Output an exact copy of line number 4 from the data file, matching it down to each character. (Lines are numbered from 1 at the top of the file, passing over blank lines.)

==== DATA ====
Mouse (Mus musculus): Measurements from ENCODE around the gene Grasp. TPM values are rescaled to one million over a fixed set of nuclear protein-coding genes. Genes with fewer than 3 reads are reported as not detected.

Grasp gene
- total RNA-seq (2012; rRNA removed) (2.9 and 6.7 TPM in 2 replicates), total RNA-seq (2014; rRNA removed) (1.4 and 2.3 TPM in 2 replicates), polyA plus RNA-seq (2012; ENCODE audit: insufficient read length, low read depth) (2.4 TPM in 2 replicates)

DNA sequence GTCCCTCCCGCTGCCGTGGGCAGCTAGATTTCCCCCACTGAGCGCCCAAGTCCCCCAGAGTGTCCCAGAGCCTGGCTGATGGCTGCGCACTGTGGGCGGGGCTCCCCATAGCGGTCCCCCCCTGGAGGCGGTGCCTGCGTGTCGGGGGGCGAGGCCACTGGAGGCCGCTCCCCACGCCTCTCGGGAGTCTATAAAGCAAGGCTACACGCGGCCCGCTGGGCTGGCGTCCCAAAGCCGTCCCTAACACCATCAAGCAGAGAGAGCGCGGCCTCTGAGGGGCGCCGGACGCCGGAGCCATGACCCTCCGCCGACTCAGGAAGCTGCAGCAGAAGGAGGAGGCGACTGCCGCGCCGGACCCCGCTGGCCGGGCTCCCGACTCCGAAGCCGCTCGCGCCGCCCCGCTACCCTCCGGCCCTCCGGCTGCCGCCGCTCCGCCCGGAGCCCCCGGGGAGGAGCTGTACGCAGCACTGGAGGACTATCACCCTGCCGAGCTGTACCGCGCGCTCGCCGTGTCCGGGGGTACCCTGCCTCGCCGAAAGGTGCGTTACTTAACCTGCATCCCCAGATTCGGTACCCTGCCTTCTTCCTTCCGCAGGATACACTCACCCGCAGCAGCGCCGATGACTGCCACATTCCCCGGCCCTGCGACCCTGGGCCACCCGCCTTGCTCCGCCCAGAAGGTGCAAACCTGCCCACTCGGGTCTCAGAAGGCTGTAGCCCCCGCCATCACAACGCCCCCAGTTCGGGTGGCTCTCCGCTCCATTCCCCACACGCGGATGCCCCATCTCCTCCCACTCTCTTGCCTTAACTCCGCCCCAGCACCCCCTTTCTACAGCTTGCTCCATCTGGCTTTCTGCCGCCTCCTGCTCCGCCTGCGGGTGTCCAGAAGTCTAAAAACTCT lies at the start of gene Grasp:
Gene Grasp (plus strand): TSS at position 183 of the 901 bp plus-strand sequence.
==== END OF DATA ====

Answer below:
DNA sequence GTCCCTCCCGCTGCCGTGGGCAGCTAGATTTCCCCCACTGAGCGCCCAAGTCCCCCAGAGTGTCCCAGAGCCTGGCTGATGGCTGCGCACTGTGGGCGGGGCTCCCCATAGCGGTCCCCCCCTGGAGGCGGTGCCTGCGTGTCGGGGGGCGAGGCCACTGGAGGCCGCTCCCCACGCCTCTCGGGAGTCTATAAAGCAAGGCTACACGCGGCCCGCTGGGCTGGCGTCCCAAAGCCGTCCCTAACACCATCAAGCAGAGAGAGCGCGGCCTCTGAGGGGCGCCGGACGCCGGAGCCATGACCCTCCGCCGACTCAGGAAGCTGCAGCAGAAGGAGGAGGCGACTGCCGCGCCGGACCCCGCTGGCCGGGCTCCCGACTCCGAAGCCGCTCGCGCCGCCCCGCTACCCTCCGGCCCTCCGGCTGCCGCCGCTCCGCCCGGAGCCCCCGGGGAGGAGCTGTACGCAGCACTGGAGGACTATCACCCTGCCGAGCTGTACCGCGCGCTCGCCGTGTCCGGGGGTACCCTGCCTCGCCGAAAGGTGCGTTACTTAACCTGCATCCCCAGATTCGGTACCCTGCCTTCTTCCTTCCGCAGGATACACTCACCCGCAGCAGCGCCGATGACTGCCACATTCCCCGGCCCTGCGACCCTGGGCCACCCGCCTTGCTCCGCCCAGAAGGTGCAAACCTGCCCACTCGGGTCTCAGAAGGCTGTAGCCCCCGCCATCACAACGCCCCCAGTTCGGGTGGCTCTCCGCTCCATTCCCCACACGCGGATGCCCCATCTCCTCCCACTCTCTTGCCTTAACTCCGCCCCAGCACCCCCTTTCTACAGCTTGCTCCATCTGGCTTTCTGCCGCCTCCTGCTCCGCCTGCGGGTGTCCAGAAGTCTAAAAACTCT lies at the start of gene Grasp: